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{bio,medical} informatics

Tuesday, November 27, 2001

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find related articles. powered by google. Business Today `Bioinformatics' grows: Biotech computing is boon to investors

The bioinformatics industry - broadly defined as using computers in drug discovery - generated revenue of $1.38 billion in 2000, analysts at Frost & Sullivan figure. That number will reach at least $6.9 billion by 2007, analysts predict.

Although computers have been used by biotechnology and drug companies for at least a decade, the bioinformatics segment has taken off only in the last three years. And most believe it isn't anywhere near its potential.

``It's an exciting area, but it's an area that will come into its own in the next three to five years,'' said Brad Peters, Frost & Sullivan senior industry analyst.

redux [11.20.01]
find related articles. powered by google. Fool.Com Bioinformatics Takeover Candidates

"A new Frost & Sullivan report augurs an explosion in the U.S. bioinformatics market from $1.38 billion in 2000 to $6.9 billion in 2007. The industry is full of players, and there's almost certain to be consolidation. The friendly capital markets of 1999 and 2000 allowed many to raise enough cash to hold out for the best bid."

redux [07.16.01]
find related articles. powered by google. New Jersey Online Despite hoopla, genetic information firms far from profitability

"A year after the deciphering of the human genome boggled the world, investors are realizing that manipulating genes to fight disease is still in its infancy -- and far from profitable."

Nowhere is that more clear than in the industry for genetic information, or bioinformatics."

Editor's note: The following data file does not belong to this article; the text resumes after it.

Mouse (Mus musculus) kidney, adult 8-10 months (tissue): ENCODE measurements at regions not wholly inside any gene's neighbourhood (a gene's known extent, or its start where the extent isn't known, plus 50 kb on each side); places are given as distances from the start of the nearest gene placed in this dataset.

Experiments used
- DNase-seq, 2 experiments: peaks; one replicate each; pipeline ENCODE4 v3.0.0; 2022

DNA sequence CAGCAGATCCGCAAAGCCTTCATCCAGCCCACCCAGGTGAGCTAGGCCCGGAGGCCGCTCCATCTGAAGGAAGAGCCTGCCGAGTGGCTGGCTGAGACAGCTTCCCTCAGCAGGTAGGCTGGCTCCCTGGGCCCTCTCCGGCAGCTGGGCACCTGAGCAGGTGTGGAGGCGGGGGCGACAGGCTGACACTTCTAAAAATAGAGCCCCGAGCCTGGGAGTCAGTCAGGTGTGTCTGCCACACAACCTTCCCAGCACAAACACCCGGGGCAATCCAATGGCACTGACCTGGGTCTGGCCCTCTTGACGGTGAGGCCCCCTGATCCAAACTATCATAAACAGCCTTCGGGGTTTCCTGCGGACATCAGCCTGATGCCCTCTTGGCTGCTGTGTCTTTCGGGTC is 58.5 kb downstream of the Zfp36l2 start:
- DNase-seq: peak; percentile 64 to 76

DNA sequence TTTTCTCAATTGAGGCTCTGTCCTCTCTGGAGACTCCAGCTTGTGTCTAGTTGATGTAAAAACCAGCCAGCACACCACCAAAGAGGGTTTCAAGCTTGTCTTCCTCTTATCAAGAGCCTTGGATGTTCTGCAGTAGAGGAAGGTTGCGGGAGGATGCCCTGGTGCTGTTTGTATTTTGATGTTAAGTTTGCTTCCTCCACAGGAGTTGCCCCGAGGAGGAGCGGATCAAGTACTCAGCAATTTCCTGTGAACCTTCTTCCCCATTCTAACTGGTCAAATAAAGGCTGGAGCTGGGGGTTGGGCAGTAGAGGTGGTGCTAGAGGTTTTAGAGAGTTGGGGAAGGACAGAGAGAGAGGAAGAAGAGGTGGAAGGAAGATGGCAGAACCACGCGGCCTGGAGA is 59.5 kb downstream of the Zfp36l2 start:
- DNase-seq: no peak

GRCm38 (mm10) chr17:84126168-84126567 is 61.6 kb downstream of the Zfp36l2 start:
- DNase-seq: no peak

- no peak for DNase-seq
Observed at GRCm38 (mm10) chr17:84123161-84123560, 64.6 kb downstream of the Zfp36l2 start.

redux [03.14.01]
find related articles. powered by google. ABCNews.Com The Next Bubble: Is Bioinformatics the Next Big Boom...and Bust?

"The story proclaimed in its lead, "Move over Information Age. Make room for the age of bioinformation." You could picture bleary eyes opening all over the Bay Area. The story went on to note that a San Jose consulting firm was predicting a 10 percent annual growth in the bioinformatics market for years to come; and that the National Science Foundation estimated that 20,000 new jobs in the field would be created in the field in just the next four years.

If that wasn't enough, the rest of the section was filled with page after page of biotech firms listing job openings - in powerful juxtaposition to the endless lists of dot-com layoffs just a few pages earlier. Picture Starbucks spit-takes from Marin to Santa Cruz.

Wow! Rewrite that resumé to emphasize that biology course you took in college. Roll your Aeron chair down to the nearest lab. Trade that black turtleneck for a white lab coat..."

[ rhetoric ]

Bioinformatics will be at the core of biology in the 21st century. In fields ranging from structural biology to genomics to biomedical imaging, ready access to data and analytical tools are fundamentally changing the way investigators in the life sciences conduct research and approach problems. Complex, computationally intensive biological problems are now being addressed and promise to significantly advance our understanding of biology and medicine. No biological discipline will be unaffected by these technological breakthroughs.


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